Kenya is a fast-growing country in East Africa. This jurisdiction may appear as a suitable option for export-oriented manufacturers as doing business here is cost-effective in most cases. The country also has a rapidly developing e-commerce business hub and telecommunication sector. If you consider this jurisdiction as potentially suitable for establishing your business presence, this can be actually made in one of the next forms.
Major Forms of Legal and Business Presence
If you think about becoming present in Kenya, you may do this in one of the next major forms:
- Private Company Limited by Shares – an entity where the liability of each shareholder is limited to the invested amount only. The maximum number of shareholders is 50 in this case. General demands for the exact amount of statutory capital are absent here. Still, certain restrictions concerning the transfer of the shares should exist. The company is also prohibited from making public offerings of its shares to the public.
- Public Company Limited by Shares – a corporate entity where the liability of each shareholder is also restricted to the value of owned shares only. Still, the company may freely offer its shares to the public. For a publicly listed company, the statutory capital should be at least KES 6.75 million.
- Partnership – a business arrangement for conducting joint commercial activity where business partners are jointly and severally liable for the result of the partnership’s operation.
- Limited Liability Partnership – a business option where cannot be more than 20 partners among which should be (i) at least one general partner who bears the unlimited financial liability for the results of the partnership’s operation and actually manage such partnership and (ii) one or more limited partners whose liability is restricted to the contributed amounts only without the right to operate to partnership’s activity.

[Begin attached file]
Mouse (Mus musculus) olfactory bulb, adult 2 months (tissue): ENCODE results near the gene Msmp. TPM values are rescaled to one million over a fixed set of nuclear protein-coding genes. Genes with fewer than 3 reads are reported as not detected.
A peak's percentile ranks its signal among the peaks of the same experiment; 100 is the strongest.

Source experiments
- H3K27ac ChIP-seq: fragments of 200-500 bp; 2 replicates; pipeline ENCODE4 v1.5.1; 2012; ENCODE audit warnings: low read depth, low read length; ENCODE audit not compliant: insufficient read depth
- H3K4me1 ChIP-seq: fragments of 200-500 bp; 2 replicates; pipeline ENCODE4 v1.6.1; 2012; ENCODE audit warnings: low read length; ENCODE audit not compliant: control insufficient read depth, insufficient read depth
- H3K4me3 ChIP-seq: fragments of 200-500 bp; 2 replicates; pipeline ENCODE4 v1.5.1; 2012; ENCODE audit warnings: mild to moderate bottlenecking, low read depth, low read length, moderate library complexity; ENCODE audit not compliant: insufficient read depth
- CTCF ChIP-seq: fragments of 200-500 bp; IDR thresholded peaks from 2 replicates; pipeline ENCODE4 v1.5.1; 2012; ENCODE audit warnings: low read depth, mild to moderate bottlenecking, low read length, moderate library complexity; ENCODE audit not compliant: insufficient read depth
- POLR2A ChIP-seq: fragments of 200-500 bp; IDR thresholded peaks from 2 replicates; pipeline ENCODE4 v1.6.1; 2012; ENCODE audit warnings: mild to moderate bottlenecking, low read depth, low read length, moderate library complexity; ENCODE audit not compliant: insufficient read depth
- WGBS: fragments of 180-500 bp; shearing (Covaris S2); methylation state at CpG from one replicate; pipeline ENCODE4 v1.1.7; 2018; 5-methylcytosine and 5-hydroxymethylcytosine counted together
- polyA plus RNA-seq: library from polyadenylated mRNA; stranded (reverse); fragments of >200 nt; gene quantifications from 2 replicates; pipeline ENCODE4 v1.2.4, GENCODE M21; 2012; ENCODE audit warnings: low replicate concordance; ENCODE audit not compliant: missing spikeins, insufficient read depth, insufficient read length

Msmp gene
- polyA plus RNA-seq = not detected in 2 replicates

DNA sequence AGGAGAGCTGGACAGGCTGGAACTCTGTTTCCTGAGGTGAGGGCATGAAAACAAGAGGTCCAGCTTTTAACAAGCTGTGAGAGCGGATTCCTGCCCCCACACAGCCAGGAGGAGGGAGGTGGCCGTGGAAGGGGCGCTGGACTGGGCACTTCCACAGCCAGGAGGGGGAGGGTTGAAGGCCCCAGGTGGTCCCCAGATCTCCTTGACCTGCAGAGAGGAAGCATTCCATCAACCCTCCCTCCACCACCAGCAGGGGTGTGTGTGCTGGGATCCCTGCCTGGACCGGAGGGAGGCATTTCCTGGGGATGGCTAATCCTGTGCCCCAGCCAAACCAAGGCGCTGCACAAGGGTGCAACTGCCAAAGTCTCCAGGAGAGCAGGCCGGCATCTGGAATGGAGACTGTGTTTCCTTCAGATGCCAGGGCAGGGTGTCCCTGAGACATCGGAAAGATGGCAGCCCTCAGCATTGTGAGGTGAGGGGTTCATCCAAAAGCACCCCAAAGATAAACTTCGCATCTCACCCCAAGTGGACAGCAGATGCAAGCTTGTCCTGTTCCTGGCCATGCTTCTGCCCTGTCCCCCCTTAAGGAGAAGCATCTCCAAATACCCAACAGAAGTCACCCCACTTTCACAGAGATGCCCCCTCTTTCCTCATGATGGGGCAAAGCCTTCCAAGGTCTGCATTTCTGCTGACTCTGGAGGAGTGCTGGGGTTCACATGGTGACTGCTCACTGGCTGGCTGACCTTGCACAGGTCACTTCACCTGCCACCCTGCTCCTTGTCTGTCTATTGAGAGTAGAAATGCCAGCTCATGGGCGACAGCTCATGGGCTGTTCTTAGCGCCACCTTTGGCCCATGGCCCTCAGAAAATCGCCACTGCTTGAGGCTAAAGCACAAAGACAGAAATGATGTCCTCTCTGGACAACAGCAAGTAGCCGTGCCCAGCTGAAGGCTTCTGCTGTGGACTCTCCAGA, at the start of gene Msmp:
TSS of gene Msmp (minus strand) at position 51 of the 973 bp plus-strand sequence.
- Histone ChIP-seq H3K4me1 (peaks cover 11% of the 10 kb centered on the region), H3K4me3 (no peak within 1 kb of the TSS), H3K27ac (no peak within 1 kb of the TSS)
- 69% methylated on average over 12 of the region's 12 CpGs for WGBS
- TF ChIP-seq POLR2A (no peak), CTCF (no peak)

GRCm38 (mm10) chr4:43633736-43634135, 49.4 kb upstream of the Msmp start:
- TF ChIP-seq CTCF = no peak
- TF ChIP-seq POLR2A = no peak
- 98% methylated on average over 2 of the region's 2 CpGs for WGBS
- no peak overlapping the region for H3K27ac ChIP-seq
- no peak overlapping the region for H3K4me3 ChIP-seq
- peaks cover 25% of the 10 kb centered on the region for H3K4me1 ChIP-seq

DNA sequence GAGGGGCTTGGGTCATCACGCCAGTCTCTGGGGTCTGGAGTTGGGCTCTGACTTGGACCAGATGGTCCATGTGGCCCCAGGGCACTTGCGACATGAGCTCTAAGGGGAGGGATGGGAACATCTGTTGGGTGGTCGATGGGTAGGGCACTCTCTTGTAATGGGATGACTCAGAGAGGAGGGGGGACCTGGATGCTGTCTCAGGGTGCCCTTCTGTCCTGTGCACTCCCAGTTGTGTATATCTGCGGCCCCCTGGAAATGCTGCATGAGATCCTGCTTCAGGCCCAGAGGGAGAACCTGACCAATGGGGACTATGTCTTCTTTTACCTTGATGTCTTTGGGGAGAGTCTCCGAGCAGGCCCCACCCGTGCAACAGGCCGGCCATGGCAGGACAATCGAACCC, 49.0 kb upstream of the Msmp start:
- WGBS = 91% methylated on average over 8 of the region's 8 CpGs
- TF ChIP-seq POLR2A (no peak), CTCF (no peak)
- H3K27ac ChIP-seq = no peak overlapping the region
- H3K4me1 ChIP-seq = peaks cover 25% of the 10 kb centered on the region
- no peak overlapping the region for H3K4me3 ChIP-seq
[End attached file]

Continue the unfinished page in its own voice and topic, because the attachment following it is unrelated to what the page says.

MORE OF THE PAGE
- Branch – an opportunity for an overseas company to perform in Kenya the same types of commercial activities as abroad.
- Society – a type of formation that is arranged for the purpose of promotion of the economical interests of its participants (these are trade associations, for instance, and similar organizations). 10 members at least should form a society.
Registration Requirements and Steps
The business registration process in Kenya, preliminary looks this way:
- Identifying exactly the type of business you are going to incorporate in Kenya.
- Choosing and verifying the name for a future entity. The chosen name should be reserved.
- Arranging the registered office of a future entity.
- Collecting data about founders, beneficial owners and entity’s management.
- Drafting the statutory documents.
- Lodging the package of documents to the Registrar.
- Registration for tax and social security purposes.
- Opening a corporate bank account.
- Obtaining licenses and permits (optional).
Legal and Regulatory Framework
The local legal system is based on the model of English common law. There are no restrictions or required approvals for foreign investors. It is comparatively easy to enter this country and conduct business there.
The Companies Acts, the Registration of Business Names Act, the Partnership Act, the Limited Liability Partnership Act, the Societies Act, the Export Processing Zones Act are major legal acts governing the incorporation and running of a business in Kenya. The Business Registration Service, the Ministry of Industrialization, Trade and Enterprise Development, the Kenya Revenue Authority, the Capital Markets Authority are major regulatory authorities of this jurisdiction.
Advantages of the Jurisdiction
Setting up a company in Kenya may be promising in view of the next potential benefits:
- Stable economic environment
- Good access to many trade markets (the East African Community, the Common Market for Eastern and South Africa, for instance)
- Good infrastructure
- Encouragement of foreign investments (providing tax exemptions in local Export Processing Zones, for example)
Tax System of Kenya
In this block, you may see major tax highlights you should be aware of while assessing an option of the company registration in Kenya:
- Corporate income tax rates – (a) 30% – for resident entities (b) 37.5% – for non-resident entities
- Personal income tax rate – 30%
- VAT rate – 16%
- Withholding tax rates (for non-residents) – (i) dividends – 15% (ii) interests – 15-25% (iii) royalties – 20%.
- Capital gains tax rates – (i) corporate – 5% (ii) individual – 5%.
How Prifinance Specialists May Assist You
If you intend to create a company in Kenya, Prifinance specialists may provide you with well-grounded consideration of this option as well as suggest alternatives. Reach us for more precise discussions and suggestions for all registration-related and business matters.